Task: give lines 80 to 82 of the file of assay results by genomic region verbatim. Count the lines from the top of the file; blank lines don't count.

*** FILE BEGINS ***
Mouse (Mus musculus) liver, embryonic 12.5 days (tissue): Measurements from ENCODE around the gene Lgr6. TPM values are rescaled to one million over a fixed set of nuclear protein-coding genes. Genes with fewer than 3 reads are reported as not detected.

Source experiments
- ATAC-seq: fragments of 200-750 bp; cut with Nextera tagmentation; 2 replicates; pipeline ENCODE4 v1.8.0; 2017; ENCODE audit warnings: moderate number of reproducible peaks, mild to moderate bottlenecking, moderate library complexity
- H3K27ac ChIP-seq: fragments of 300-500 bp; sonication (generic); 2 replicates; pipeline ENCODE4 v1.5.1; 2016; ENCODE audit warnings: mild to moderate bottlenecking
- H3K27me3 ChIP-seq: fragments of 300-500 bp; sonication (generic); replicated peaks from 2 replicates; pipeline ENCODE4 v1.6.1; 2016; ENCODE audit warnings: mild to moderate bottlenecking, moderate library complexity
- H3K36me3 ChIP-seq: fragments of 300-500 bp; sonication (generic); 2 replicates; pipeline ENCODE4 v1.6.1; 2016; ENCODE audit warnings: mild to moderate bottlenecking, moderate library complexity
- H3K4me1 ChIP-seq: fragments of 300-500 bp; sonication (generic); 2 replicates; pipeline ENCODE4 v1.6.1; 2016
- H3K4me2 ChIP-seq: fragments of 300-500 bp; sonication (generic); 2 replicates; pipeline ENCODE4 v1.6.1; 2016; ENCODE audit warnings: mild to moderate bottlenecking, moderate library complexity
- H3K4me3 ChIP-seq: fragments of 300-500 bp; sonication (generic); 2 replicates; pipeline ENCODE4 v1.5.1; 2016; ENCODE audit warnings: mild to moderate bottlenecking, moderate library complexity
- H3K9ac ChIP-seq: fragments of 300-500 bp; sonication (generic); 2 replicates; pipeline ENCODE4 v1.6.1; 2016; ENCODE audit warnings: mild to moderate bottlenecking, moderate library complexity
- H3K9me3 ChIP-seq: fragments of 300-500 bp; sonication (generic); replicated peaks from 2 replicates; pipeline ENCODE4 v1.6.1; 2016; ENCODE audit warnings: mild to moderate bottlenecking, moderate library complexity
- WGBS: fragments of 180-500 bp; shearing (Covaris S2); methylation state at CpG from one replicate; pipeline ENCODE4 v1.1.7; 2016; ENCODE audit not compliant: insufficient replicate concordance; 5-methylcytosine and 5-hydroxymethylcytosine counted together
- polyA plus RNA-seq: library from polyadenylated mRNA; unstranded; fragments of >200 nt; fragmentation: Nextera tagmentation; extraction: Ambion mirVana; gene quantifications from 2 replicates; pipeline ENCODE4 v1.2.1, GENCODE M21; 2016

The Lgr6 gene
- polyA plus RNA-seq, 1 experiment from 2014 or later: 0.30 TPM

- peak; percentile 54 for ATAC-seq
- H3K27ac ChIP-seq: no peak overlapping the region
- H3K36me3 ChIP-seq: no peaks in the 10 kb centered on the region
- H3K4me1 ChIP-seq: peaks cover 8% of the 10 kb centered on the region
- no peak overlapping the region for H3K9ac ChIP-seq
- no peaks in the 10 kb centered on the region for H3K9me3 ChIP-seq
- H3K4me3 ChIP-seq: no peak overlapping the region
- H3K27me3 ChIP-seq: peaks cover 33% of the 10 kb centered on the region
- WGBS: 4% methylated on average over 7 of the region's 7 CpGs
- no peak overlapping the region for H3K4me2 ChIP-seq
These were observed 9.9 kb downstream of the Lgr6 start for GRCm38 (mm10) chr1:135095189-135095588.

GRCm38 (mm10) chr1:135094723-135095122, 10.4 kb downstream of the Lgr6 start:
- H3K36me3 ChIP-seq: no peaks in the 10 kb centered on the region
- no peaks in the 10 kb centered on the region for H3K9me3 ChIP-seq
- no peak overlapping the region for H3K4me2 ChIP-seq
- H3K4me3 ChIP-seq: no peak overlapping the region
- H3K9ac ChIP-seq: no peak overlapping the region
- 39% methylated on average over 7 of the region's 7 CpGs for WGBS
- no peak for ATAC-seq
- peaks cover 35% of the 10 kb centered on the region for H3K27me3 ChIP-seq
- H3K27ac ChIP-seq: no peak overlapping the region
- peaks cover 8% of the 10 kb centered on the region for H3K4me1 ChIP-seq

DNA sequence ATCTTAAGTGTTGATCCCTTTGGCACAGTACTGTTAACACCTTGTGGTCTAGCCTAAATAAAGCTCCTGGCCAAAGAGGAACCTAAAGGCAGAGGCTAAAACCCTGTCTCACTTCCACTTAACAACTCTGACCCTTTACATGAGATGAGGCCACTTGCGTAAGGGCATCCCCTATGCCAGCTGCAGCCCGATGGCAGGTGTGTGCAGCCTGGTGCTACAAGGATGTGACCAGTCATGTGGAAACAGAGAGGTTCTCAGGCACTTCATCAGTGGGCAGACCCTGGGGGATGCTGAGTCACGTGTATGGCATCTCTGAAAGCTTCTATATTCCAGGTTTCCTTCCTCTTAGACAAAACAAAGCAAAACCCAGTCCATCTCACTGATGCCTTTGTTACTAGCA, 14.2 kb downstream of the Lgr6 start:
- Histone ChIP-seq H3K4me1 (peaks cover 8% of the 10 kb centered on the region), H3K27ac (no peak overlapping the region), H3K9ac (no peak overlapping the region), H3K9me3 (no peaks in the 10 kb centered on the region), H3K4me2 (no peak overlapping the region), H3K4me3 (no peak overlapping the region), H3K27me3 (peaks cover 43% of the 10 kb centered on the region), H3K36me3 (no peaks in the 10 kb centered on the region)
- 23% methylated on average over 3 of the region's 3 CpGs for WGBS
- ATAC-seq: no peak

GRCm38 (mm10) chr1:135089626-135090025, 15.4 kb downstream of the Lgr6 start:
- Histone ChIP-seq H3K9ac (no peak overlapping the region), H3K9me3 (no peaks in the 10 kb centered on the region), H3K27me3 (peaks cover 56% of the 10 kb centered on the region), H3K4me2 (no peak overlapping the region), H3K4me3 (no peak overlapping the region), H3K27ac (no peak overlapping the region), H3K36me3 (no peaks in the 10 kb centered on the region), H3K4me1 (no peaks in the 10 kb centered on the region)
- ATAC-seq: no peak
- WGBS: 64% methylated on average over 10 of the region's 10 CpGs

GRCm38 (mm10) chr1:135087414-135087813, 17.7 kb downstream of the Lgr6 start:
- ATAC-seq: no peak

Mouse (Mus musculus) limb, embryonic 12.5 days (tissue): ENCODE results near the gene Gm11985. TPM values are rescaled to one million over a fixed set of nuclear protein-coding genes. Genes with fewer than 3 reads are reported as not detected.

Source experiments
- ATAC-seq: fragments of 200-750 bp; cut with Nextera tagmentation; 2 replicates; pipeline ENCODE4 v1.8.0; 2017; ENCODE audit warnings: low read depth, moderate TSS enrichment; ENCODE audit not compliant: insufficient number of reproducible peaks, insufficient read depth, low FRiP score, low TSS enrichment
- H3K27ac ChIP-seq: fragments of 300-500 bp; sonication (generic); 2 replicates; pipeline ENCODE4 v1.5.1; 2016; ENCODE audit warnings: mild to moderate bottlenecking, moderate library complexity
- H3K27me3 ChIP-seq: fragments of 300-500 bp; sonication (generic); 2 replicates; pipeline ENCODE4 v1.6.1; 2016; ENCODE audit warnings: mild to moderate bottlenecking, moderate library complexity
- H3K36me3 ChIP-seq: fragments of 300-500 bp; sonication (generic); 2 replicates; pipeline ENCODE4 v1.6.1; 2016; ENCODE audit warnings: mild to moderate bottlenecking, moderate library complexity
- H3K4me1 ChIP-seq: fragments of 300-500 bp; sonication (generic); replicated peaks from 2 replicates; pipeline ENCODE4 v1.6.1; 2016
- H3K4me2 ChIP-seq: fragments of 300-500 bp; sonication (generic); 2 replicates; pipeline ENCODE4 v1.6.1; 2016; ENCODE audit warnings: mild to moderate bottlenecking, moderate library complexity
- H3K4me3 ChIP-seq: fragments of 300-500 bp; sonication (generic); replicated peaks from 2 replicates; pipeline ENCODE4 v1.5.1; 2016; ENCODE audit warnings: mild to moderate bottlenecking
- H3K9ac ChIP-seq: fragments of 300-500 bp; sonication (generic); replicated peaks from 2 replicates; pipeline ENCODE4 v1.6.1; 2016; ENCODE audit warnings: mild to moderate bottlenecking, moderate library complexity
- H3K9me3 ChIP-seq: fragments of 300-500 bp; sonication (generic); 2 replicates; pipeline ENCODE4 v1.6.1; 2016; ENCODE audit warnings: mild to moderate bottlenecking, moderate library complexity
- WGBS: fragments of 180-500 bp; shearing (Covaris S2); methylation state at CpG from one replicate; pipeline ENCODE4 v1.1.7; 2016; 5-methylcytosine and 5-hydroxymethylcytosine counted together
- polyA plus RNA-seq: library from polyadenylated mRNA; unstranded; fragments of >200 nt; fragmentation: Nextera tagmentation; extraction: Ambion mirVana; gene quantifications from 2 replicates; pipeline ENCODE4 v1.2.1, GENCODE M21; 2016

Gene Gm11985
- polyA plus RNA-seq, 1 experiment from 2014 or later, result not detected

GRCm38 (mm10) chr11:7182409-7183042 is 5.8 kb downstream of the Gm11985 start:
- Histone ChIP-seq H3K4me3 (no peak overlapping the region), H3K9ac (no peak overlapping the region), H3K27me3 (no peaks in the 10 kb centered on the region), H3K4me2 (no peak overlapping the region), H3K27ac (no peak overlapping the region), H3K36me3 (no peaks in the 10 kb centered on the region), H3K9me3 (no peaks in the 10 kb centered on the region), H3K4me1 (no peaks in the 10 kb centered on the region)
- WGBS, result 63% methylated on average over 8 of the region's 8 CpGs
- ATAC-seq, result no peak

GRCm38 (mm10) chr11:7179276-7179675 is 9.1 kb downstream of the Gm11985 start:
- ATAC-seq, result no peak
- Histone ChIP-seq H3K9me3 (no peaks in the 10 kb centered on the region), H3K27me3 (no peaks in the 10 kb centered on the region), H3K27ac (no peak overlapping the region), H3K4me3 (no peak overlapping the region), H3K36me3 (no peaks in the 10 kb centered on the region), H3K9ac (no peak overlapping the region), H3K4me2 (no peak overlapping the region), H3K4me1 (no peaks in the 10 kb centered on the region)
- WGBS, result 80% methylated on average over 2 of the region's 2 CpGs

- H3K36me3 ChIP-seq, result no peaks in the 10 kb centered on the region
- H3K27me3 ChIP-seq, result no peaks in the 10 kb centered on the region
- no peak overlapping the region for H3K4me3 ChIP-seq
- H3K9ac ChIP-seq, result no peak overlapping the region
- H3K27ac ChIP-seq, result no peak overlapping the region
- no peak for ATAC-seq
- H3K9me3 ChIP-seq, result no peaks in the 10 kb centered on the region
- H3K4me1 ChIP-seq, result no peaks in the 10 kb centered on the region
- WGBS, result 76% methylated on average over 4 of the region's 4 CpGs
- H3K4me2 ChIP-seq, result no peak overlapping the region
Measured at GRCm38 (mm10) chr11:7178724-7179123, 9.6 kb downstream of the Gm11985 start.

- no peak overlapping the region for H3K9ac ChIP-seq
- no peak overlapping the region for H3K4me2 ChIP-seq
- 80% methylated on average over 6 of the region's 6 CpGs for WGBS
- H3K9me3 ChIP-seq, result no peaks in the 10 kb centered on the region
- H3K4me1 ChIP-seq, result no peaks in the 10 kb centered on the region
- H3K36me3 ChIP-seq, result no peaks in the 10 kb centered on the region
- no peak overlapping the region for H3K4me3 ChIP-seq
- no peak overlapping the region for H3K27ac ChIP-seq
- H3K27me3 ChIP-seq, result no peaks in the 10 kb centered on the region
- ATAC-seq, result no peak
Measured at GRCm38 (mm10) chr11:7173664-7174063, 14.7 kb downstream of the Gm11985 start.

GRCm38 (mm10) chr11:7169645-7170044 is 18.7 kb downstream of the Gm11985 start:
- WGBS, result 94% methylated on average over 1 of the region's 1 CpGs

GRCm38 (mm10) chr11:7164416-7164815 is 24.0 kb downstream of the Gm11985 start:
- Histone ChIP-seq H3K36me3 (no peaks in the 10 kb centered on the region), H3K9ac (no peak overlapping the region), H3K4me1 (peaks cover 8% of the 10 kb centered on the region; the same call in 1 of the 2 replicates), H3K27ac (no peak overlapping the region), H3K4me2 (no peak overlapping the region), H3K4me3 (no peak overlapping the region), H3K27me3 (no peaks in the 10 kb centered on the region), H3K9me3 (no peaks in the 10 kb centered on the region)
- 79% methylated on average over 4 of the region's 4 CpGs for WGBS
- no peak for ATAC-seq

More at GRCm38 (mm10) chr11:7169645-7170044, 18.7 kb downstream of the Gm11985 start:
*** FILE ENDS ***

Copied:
- H3K4me2 ChIP-seq, result no peak overlapping the region
Measured at GRCm38 (mm10) chr11:7178724-7179123, 9.6 kb downstream of the Gm11985 start.

- no peak overlapping the region for H3K9ac ChIP-seq